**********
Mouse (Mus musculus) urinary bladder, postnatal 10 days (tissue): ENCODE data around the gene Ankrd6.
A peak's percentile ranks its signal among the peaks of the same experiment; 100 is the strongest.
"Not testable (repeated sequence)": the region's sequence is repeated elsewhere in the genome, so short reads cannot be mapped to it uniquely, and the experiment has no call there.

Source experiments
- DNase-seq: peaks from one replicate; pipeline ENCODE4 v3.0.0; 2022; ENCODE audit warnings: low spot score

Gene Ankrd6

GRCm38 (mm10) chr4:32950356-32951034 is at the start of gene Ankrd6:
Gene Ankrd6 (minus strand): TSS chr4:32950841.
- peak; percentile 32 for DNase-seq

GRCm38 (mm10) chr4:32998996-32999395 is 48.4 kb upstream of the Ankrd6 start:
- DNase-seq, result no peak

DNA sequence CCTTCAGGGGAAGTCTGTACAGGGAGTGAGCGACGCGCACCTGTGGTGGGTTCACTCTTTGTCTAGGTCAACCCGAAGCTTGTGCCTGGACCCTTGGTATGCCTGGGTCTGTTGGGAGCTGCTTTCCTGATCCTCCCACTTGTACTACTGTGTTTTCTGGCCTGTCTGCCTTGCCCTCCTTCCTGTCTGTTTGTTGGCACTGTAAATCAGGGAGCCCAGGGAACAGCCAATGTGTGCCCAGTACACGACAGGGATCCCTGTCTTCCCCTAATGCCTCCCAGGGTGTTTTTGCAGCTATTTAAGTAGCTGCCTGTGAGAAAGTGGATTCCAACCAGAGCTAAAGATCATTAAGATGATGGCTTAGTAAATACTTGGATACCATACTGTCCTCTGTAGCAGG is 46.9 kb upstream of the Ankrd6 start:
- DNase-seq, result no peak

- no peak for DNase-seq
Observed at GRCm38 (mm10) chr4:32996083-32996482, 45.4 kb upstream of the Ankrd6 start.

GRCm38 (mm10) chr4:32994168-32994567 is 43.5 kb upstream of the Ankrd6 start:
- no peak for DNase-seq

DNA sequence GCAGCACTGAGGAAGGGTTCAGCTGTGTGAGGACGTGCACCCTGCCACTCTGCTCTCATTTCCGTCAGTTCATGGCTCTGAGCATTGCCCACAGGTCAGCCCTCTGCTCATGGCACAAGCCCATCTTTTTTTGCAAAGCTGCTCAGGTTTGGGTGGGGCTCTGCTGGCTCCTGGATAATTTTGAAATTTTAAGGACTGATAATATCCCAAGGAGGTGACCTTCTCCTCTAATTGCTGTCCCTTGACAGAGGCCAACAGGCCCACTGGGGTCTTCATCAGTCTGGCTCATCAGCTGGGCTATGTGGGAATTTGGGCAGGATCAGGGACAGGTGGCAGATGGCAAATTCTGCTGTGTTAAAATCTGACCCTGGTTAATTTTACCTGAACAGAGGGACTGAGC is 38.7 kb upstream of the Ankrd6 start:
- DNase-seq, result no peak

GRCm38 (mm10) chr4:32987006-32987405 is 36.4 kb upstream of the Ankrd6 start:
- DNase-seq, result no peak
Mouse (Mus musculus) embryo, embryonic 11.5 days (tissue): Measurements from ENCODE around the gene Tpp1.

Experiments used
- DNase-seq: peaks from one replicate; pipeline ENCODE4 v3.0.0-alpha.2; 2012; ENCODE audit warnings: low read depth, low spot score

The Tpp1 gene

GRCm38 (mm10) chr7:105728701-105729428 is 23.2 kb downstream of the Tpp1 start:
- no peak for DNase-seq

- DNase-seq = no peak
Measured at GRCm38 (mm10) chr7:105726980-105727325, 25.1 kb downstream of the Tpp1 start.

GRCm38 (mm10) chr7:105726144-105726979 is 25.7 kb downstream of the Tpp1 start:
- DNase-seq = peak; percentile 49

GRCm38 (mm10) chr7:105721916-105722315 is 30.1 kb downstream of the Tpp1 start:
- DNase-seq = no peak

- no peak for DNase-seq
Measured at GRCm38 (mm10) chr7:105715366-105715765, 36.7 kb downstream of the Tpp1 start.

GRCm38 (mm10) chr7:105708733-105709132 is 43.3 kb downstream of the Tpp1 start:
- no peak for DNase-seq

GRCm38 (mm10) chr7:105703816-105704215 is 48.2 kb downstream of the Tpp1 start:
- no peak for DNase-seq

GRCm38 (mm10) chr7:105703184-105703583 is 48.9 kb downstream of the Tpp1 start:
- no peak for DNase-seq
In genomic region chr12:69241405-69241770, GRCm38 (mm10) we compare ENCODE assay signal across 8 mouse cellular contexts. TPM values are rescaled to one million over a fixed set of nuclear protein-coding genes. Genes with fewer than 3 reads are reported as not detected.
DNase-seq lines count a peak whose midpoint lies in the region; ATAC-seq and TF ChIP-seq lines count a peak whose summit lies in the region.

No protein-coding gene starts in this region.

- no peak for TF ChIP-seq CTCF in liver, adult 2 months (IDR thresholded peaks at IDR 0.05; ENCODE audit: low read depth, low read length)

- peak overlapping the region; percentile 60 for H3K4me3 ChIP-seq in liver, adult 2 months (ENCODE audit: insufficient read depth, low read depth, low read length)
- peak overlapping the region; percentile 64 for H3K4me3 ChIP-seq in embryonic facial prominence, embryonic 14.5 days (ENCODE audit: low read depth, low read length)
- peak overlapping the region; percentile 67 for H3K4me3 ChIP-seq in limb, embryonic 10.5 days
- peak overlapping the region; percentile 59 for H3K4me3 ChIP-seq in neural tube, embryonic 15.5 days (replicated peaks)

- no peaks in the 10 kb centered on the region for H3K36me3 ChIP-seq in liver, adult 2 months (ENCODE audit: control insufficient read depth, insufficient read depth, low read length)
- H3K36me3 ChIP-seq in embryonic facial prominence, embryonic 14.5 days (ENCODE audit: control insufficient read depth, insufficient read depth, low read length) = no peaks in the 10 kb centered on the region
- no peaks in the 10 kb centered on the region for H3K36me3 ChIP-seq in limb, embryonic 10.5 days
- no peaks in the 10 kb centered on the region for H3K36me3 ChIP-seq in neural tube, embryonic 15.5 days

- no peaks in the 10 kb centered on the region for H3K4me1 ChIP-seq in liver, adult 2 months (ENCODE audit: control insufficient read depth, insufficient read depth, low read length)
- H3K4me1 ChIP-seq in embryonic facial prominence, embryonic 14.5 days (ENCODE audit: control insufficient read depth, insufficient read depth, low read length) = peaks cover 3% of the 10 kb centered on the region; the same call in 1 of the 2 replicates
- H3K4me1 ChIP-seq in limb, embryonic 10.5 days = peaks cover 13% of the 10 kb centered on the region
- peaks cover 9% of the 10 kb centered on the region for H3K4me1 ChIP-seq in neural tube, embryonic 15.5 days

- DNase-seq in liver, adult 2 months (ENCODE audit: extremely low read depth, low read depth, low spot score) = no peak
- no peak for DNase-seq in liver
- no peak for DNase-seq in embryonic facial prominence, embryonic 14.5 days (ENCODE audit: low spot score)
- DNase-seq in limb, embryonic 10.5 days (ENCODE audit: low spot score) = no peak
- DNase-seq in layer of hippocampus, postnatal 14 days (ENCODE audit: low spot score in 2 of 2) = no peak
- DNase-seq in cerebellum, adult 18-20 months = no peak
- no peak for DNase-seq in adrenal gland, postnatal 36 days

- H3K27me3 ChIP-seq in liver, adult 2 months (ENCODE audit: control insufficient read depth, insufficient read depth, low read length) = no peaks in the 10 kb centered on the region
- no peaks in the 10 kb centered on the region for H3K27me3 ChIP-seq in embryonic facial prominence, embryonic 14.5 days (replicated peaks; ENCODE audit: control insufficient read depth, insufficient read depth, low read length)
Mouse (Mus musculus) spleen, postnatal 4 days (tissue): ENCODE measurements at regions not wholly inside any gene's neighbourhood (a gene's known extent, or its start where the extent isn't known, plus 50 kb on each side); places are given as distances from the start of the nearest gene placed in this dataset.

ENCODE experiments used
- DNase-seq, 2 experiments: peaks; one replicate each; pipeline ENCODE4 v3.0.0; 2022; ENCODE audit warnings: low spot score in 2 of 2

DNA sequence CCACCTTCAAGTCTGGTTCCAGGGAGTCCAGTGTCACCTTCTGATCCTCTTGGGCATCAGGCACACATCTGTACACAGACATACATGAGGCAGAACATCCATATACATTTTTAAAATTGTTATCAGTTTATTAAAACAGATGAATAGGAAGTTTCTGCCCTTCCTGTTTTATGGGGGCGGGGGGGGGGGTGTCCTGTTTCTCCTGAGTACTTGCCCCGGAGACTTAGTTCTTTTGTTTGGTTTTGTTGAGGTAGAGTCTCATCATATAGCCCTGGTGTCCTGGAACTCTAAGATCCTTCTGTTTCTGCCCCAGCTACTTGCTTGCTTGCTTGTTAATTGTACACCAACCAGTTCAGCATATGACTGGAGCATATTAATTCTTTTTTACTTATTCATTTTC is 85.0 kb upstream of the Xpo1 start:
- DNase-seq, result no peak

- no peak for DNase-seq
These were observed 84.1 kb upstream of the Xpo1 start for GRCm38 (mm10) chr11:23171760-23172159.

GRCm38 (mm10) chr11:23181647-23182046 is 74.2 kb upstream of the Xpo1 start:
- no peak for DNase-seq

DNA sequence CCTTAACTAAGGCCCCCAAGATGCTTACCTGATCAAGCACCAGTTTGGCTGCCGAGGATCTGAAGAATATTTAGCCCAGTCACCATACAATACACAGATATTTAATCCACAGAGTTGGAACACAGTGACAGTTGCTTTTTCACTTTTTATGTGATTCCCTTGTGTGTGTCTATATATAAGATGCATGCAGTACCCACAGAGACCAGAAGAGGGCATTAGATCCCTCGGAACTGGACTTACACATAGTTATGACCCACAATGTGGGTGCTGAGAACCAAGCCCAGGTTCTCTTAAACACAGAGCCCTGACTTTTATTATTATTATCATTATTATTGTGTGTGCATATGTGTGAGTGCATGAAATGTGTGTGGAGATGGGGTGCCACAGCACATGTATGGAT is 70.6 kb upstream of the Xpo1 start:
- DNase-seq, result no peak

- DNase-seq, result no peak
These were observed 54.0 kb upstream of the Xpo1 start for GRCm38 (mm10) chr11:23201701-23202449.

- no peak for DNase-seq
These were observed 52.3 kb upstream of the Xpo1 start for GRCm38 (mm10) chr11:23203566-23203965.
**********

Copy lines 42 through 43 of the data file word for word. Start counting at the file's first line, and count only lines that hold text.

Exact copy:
In genomic region chr12:69241405-69241770, GRCm38 (mm10) we compare ENCODE assay signal across 8 mouse cellular contexts. TPM values are rescaled to one million over a fixed set of nuclear protein-coding genes. Genes with fewer than 3 reads are reported as not detected.
DNase-seq lines count a peak whose midpoint lies in the region; ATAC-seq and TF ChIP-seq lines count a peak whose summit lies in the region.